Cloud computing not only makes your company more flexible and cost efficient, but it also improves scalability and performance. As a result, most of today’s businesses are choosing to adopt some form of cloud solution. While some pick a public or private platform, a growing number of small and medium-sized businesses are instead going with a hybrid cloud environment.
When we say hybrid cloud, we’re referring to a mixed computing setup that consists of an on-premises infrastructure, a public cloud, and a private cloud all working together. Each of these solutions alone have their advantages, but they also have their disadvantages. A hybrid cloud strategy helps you combine the best features of these solutions. To get a better understanding of this, let’s talk about private cloud vs public cloud.
A public cloud is an infrastructure-as-a-service (IaaS) model where computing services are offered on-demand from a third-party provider. It’s called public because this platform is shared with multiple organizations. Some of the biggest names in the public cloud space include Amazon Web Services (AWS) and Microsoft Azure.
- Scalability: A public cloud allows you to freely scale resources according to the needs of your company.
- Storage: Related to its scalability, hybrid cloud storage is virtually unlimited.
- Reduced Costs: Since everything is stored in the cloud, there’s no need for your company to purchase or lease expensive data center equipment.
- Reliability: The services are stored in multiple data centers, so you don’t have to worry about losing access.
- Lack of Control: When using a public cloud, you have no control over where your data is stored or being operated from.
- Security: While public clouds do have security features built in, they’re the least secure of the available cloud options.
A private cloud platform provides many of the same benefits as a public cloud, but differs in that it’s dedicated to the needs and goals of your organization only. This environment is only accessible to users within your company, giving you more control over the security of your system. A private cloud is ideal for businesses that handle sensitive information or need to comply with stringent security requirements.
- Security: All of your data and applications remain behind your firewall and are only accessible to people in your organization.
- Greater Control: Users have a higher amount of control over where their data is operated from. This also means you can completely monitor your data.
- Flexibility: Private clouds allow you to move non-sensitive data to other platforms when you experience sudden peaks in demand.
- Higher Costs: A private cloud requires the user to purchase expensive equipment. That equipment also requires maintenance, which can further inflate the cost.
- Responsibility: Unlike a public cloud, you’re responsible for the upkeep of your private cloud equipment. This can also include security and compliance.
- More Rigid: Your physical hardware has limits, which means there’s a limit to the storage capabilities of your private cloud.
As mentioned earlier, a hybrid cloud strategy is designed to help you combine the benefits of each solution. This is possible because you have access to all three platforms, and each platform is capable of sharing data and applications. When your computing needs go beyond the capabilities of your internal infrastructure, you can seamlessly scale your operations by shifting to the cloud service of your choice.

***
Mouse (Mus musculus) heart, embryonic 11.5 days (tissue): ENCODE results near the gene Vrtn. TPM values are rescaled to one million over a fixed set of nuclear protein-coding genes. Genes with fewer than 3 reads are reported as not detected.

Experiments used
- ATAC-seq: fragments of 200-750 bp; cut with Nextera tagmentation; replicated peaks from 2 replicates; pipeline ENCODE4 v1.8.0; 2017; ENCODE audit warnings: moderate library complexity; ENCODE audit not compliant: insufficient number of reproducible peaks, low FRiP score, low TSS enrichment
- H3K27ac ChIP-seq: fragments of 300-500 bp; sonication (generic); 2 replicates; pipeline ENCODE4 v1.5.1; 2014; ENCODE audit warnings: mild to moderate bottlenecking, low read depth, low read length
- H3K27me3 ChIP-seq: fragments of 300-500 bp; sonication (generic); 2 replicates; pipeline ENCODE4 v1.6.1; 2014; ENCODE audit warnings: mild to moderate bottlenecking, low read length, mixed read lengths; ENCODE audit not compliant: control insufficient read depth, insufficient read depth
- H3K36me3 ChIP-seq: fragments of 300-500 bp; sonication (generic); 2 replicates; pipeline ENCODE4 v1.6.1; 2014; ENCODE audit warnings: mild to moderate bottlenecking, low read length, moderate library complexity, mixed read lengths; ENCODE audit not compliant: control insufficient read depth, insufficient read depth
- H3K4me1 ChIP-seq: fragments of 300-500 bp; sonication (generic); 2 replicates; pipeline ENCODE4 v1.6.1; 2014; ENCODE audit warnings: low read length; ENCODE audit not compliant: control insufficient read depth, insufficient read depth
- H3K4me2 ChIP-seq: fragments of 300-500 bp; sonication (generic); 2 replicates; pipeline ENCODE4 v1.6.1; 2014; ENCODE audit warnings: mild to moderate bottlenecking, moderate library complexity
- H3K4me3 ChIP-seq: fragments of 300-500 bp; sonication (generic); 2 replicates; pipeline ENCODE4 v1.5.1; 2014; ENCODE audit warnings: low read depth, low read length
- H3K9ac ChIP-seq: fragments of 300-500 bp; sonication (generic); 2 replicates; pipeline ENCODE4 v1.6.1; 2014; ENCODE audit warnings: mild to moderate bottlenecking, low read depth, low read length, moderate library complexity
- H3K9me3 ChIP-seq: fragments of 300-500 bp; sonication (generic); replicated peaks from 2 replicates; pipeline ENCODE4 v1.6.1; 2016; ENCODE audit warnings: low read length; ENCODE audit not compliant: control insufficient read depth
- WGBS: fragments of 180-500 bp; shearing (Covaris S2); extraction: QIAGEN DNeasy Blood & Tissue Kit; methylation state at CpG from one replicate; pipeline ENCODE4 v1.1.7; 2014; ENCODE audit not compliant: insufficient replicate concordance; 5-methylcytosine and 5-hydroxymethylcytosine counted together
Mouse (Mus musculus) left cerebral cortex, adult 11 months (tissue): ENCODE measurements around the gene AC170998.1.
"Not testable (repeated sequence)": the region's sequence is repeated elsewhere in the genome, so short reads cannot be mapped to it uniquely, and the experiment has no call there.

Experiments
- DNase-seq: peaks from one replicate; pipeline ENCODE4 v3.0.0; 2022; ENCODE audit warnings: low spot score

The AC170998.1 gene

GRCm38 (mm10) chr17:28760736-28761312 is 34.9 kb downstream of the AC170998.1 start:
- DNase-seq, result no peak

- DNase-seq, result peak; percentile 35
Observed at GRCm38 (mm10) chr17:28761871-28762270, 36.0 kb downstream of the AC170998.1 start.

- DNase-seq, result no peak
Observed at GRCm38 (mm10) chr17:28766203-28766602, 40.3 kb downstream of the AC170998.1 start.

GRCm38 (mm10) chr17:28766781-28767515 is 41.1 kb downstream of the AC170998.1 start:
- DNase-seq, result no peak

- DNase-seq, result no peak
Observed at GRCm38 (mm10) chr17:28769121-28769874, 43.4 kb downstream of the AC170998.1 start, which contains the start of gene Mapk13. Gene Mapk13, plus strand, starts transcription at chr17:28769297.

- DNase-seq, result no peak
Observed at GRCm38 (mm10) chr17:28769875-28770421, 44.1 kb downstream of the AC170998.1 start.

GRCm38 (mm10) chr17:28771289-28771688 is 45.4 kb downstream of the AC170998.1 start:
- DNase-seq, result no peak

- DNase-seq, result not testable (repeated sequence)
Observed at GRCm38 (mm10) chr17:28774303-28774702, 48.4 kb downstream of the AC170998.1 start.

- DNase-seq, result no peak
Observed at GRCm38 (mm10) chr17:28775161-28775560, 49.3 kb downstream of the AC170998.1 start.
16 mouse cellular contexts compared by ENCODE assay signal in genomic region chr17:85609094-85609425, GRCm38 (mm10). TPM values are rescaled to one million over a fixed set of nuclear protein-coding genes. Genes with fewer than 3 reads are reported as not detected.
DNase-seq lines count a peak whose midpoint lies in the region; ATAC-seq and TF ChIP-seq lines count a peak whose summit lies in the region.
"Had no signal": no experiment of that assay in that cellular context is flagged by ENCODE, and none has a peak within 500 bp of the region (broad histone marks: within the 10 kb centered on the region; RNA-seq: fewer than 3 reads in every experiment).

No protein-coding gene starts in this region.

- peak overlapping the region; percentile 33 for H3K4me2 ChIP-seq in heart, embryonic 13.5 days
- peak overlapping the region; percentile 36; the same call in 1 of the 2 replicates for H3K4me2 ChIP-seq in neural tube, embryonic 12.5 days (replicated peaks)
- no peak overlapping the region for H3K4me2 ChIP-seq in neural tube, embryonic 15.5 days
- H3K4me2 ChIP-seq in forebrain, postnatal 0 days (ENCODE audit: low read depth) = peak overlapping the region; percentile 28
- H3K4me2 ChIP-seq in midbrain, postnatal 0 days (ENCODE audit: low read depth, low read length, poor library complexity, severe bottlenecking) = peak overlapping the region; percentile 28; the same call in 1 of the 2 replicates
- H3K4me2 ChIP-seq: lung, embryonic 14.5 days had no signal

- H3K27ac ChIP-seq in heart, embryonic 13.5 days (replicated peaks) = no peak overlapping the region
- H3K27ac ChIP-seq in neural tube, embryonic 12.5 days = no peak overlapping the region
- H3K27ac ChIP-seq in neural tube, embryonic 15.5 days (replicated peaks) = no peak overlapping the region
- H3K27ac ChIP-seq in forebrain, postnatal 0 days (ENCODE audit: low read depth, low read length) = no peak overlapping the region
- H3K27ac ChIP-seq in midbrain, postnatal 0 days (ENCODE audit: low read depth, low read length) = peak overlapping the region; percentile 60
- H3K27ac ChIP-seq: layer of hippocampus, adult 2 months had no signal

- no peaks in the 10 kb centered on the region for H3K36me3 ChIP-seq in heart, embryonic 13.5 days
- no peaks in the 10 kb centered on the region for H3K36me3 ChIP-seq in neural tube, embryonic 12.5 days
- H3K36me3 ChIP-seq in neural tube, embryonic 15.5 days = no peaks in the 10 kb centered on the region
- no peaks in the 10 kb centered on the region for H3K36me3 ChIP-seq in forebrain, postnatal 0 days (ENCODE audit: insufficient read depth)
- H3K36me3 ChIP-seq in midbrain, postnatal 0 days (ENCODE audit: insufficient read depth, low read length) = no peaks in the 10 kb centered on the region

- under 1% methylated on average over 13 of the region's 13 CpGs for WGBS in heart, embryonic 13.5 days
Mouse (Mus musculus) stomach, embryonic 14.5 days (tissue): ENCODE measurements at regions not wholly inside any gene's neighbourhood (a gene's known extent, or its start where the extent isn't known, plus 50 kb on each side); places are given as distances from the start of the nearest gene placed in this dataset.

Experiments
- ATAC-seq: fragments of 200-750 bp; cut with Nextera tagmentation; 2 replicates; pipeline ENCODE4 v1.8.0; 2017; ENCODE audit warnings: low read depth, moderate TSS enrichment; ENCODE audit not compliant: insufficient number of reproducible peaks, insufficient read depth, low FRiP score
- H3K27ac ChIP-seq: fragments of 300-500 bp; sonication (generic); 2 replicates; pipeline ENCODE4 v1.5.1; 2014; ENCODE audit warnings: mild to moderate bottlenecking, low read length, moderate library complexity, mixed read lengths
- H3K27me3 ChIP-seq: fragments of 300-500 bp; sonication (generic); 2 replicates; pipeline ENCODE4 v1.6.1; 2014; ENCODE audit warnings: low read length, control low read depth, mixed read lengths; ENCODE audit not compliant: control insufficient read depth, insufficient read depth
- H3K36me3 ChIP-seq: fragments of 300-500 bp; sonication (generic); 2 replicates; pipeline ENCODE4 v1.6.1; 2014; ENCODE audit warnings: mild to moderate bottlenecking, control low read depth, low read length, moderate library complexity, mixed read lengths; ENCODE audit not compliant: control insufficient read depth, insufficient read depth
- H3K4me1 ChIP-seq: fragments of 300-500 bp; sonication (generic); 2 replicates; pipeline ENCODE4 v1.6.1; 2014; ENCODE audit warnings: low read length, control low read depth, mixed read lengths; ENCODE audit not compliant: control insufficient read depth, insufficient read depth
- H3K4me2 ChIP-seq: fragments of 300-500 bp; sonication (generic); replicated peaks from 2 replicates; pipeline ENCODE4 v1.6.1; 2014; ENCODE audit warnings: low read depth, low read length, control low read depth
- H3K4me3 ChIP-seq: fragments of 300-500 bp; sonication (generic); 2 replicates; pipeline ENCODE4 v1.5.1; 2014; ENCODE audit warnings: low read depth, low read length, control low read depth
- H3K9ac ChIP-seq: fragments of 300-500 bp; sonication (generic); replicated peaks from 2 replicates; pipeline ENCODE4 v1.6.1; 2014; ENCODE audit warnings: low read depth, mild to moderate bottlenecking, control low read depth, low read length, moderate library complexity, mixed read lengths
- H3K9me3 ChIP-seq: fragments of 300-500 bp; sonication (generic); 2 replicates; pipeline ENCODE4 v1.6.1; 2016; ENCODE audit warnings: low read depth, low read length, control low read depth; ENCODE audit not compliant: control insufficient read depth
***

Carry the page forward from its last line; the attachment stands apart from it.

This solution is beneficial for organizations that manage a variety of information. As a result, hybrid clouds are becoming an increasingly popular service. In fact, 83% of companies used a hybrid cloud strategy in 2020, according to TechJury.
Using a hybrid cloud strategy can lead to a number of benefits, such as:
- Hybrid Cloud Security: One of the best things about a hybrid cloud is the ability to choose what type of infrastructure works best for your needs. For items that need extra security, you can use a private server or your on-premise infrastructure. For less crucial applications, you can rely on a public server instead.
- Cloud Bursting: There are times when an organization needs to ramp up its resources. In this situation, a hybrid cloud allows users to cloud burst. This is when a workload expands out of a private cloud and into a public cloud as it spikes. After the spike is over, operations scale back to their original state.
- Business Continuity: A hybrid cloud can improve business continuity and reduce potential downtime by allowing you to back up key information in more than one place. It can also help you avoid the possibility of overburdening your private servers.
Every company is unique, and switching to a new cloud solution is a big decision. While a variety of businesses can benefit from hybrid cloud solutions, that’s not the case for every organization. There are multiple factors to consider when determining if a hybrid cloud is right for you, like a growing workload or the need for a more secure cloud solution than a public cloud.
A hybrid cloud offers many more benefits that go beyond what was mentioned here. If you’re interested in taking advantage of those benefits, reach out to Net3 IT. We’ve helped numerous Knoxville, Tennessee, businesses migrate to their ideal cloud solution.
Since 2012, Net3 IT has offered enterprise-level IT experience and industry knowledge to help Knoxville businesses make the right decisions. We are committed to our customers’ success by providing cost-effective, high-value IT services, VOIP phone services, and strategic consulting.